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This Valentine’s Day, why not take the time to appreciate someone who rarely gets your attention; someone who deserves a thoughtful gift and a few kind words? Someone like – you! Whether you are single or attached, Valentine’s Day is the perfect day to send yourself a gift of thanks and appreciation.
Do you remember sending valentines when you were a child? Can you recall those cute cardboard box valentines with your favorite TV characters on them?
Perhaps the first serious Valentine’s Day gifts received like a pretty bracelet or a dozen red roses?
Receiving a Valentine’s Day gift is a magical experience. It makes people smile, sometimes even feel a bit giddy.
Often times though, the expectations one has on Valentine’s Day can leave us a little disappointed.
Or down right sad if we don’t get a valentine at all, but feel as though we should. We let it affect our entire day, some of us even going as far as to be “anti-Valentine’s Day”. But that’s no way to love now is it?
Instead, start thinking of Valentine’s Day as a time to celebrate YOU. Prepare to treat yourself in the same way you prepare to send a gift to your partner or special friend. Perhaps you have resisted buying a special piece of jewelry, or a beautiful dress.
Maybe you would love to have a day at the spa, but have put it off due to time constraints.
Snuggle up to watch your favorite movie with yummy snacks. Have a long soak in a bubble bath with a glass of champagne. Spend the day meandering through the cute antique shops you always meant to check out, but never got around to finding the time to explore.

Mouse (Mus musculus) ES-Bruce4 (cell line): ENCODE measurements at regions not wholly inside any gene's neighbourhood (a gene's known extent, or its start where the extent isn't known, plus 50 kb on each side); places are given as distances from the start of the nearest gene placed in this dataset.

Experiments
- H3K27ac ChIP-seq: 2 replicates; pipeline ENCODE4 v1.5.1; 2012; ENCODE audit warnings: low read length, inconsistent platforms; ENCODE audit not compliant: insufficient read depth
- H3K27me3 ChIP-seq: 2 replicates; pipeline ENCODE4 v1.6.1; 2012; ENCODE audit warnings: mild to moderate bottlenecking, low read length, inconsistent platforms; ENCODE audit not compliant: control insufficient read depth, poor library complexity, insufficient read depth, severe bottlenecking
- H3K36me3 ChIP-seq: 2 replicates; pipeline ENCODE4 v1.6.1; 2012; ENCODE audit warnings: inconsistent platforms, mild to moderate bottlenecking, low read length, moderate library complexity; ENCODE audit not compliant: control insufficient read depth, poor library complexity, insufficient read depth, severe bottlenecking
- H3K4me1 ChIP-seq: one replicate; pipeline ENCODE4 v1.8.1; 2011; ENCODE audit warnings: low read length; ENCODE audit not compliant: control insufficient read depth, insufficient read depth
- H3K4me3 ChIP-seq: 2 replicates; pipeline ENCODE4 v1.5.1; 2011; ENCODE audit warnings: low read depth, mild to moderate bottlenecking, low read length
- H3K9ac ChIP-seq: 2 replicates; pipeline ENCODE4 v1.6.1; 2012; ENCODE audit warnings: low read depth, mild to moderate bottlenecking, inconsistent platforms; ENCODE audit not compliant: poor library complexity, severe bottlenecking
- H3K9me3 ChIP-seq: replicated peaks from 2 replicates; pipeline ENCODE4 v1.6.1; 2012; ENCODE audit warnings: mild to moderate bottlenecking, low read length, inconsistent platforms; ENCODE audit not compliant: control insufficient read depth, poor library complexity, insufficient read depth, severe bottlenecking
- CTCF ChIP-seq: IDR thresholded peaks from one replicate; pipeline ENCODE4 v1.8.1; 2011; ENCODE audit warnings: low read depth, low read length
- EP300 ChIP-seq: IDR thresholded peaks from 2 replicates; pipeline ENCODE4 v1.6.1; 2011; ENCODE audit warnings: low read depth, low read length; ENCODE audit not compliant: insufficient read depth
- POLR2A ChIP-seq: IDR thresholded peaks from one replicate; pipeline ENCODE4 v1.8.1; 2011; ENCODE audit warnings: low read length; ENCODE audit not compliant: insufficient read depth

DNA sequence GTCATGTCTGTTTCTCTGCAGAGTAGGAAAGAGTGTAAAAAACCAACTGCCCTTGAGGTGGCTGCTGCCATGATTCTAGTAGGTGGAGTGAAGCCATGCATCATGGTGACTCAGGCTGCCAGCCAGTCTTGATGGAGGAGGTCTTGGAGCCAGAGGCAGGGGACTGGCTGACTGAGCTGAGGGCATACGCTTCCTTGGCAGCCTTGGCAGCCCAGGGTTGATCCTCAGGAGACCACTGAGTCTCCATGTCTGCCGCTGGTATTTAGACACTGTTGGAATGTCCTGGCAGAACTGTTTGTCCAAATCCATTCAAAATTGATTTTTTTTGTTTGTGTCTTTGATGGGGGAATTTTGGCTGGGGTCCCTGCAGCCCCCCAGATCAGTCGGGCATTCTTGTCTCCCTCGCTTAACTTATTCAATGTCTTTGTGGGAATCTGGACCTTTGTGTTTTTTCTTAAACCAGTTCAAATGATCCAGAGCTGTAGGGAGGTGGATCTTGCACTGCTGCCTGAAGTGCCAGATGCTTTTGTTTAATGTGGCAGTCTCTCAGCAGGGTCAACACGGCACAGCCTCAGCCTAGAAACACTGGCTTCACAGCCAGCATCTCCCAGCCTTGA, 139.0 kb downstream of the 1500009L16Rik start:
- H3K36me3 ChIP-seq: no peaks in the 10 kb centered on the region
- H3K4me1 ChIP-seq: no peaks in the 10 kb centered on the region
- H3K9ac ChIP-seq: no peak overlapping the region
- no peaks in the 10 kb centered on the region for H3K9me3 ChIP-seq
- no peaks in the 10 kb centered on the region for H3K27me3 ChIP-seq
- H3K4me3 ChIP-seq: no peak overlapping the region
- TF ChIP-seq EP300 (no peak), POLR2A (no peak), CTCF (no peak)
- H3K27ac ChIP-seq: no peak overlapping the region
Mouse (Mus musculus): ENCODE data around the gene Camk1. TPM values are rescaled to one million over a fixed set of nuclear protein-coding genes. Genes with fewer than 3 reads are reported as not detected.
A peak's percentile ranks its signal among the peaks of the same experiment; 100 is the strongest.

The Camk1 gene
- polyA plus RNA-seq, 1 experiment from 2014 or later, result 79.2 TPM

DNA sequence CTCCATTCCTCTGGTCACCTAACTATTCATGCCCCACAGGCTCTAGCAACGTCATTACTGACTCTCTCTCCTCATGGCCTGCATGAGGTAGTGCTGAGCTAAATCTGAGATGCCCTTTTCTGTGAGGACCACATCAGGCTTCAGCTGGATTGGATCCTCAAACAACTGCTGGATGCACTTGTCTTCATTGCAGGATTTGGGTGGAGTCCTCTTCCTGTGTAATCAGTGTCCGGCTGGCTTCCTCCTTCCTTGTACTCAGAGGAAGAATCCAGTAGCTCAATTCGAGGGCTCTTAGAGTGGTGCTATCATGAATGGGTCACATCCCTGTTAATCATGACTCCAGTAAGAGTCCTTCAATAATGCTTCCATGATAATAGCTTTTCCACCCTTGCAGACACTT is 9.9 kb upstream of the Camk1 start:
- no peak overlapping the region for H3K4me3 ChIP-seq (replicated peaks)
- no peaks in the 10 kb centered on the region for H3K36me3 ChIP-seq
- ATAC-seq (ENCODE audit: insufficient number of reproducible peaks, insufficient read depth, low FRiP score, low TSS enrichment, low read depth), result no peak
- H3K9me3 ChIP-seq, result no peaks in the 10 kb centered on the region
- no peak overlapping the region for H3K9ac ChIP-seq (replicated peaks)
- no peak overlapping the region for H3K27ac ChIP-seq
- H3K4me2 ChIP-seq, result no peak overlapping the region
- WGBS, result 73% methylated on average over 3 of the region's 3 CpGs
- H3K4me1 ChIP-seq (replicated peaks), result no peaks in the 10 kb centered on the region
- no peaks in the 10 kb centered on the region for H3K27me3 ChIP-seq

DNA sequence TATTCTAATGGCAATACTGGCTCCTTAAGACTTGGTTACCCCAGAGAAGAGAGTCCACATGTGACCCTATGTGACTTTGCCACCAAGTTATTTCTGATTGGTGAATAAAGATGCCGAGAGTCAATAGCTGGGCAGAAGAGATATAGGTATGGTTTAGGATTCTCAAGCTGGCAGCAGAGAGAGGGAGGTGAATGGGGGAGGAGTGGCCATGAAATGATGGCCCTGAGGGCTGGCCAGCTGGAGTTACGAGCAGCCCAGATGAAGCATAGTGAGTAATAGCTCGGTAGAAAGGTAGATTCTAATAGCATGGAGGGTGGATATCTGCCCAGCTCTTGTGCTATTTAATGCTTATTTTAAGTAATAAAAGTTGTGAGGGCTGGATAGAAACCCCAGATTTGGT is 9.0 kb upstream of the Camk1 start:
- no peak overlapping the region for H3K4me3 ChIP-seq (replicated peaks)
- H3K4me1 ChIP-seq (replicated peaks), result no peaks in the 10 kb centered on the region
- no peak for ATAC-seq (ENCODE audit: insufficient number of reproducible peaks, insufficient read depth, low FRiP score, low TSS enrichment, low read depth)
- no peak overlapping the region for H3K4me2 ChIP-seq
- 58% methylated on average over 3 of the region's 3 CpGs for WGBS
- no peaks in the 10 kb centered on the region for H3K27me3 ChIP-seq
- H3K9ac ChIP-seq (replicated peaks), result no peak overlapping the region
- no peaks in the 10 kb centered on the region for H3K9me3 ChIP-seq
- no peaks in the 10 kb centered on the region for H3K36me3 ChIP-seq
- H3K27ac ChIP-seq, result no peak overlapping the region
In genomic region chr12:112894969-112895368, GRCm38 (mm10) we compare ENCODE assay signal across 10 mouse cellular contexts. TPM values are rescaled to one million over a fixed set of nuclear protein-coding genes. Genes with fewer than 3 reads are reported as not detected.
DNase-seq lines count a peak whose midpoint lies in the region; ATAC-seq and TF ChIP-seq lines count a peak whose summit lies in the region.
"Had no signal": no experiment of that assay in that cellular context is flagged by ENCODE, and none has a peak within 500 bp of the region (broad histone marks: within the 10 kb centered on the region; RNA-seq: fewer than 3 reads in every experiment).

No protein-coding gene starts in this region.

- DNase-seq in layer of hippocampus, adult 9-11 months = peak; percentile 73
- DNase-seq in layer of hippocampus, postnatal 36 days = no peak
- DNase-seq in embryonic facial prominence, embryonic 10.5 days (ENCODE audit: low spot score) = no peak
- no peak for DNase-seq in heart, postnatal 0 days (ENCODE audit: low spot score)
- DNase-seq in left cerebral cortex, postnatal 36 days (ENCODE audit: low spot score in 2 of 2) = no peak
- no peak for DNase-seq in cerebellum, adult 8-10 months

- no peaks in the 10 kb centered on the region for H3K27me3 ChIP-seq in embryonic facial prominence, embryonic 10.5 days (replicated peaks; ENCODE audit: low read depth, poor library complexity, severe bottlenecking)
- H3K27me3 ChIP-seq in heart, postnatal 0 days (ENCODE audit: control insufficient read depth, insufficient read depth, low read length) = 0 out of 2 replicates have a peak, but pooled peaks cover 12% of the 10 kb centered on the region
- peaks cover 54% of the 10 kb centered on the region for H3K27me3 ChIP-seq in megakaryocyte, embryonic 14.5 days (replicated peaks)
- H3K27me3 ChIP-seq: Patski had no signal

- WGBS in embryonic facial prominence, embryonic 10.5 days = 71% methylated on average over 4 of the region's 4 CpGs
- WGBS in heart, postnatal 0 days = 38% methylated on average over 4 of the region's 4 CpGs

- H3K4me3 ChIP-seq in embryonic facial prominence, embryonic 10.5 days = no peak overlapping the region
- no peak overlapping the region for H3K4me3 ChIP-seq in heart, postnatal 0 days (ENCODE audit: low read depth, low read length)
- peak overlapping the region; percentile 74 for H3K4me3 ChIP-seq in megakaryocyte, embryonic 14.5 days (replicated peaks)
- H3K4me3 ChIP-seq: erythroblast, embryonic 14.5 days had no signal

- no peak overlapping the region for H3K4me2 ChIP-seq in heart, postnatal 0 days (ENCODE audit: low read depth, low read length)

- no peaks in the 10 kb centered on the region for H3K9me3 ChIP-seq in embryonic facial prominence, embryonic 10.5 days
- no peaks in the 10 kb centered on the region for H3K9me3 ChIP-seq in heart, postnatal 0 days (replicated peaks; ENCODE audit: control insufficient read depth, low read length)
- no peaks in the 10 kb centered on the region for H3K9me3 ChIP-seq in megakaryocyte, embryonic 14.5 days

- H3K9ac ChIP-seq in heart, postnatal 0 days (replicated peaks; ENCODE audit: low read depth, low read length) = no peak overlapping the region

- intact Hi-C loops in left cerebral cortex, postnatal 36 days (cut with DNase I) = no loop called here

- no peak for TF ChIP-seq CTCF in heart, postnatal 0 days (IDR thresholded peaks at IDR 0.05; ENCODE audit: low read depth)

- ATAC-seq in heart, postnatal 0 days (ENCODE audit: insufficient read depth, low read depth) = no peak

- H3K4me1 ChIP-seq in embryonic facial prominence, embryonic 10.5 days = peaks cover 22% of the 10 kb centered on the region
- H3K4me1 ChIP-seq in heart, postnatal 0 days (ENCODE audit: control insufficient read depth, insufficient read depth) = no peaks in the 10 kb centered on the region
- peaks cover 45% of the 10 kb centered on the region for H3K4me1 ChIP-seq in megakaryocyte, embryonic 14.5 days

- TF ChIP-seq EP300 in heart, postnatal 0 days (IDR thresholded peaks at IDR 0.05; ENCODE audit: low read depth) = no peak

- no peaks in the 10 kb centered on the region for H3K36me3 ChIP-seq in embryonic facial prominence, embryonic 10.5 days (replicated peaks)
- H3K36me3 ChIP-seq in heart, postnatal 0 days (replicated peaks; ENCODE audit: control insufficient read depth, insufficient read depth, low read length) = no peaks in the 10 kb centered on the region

However you decide to care for yourself this Valentine’s Day, remember in order to be your own valentine, you will need to send yourself a card.
Write a thoughtful note to yourself, listing what you love about yourself, and why you know you are special.
Make being your own valentine an annual tradition, a time when it’s okay to take time off to take care of you.
It’s the perfect time of year to pay extra special attention to your own needs and desires, to have the kind of fun you like to have, and to notice your unique loveliness.
Yoga has been utilized for centuries as a means to help people relieve stress, revitalize the mind, and heal the body. Try the Yoga sequence below to help reset and rejuvenate.
Slowly transition from each pose to the next holding each position for 6 seconds each.
- Stretches the quads.
- Helps keep knee joints healthy.
- Improves digestion and relieves gas.
- Broadens the sacrum.
- Stretches the hips and thighs.
- Reduces stress and fatigue.
- Relaxes the front muscles.
- Stretches the back and shoulders.
- Lengthens and Stretches the spine.
Kneeling Half Bow Pose
- Stretches the front of the body, ankle, and groin.
- Stimulates the kidneys.
- Boosts adrenaline.
- Improves balance.
Downward Facing Dog
- Calms the mind.
- Helps relieve stress.
- Stretches the shoulders, hamstrings, calves and hands.
- Relieves headache and back pain.
- Improves digestion and relieves menstrual discomfort
Upward Facing Dog
- Improves posture.
- Strengthens the spine, arms, and wrists.
- Stretches the chest, lunges, and shoulders.
- Therapeutic for asthma.
- Firms the glutes.
Box w/Knee to Chest
- Helps improve balance.
- Relieves headache, insomnia, and back pain.
- Helps strengthen the abdominals.
- Therapeutic for high blood pressure.
- Improves digestion.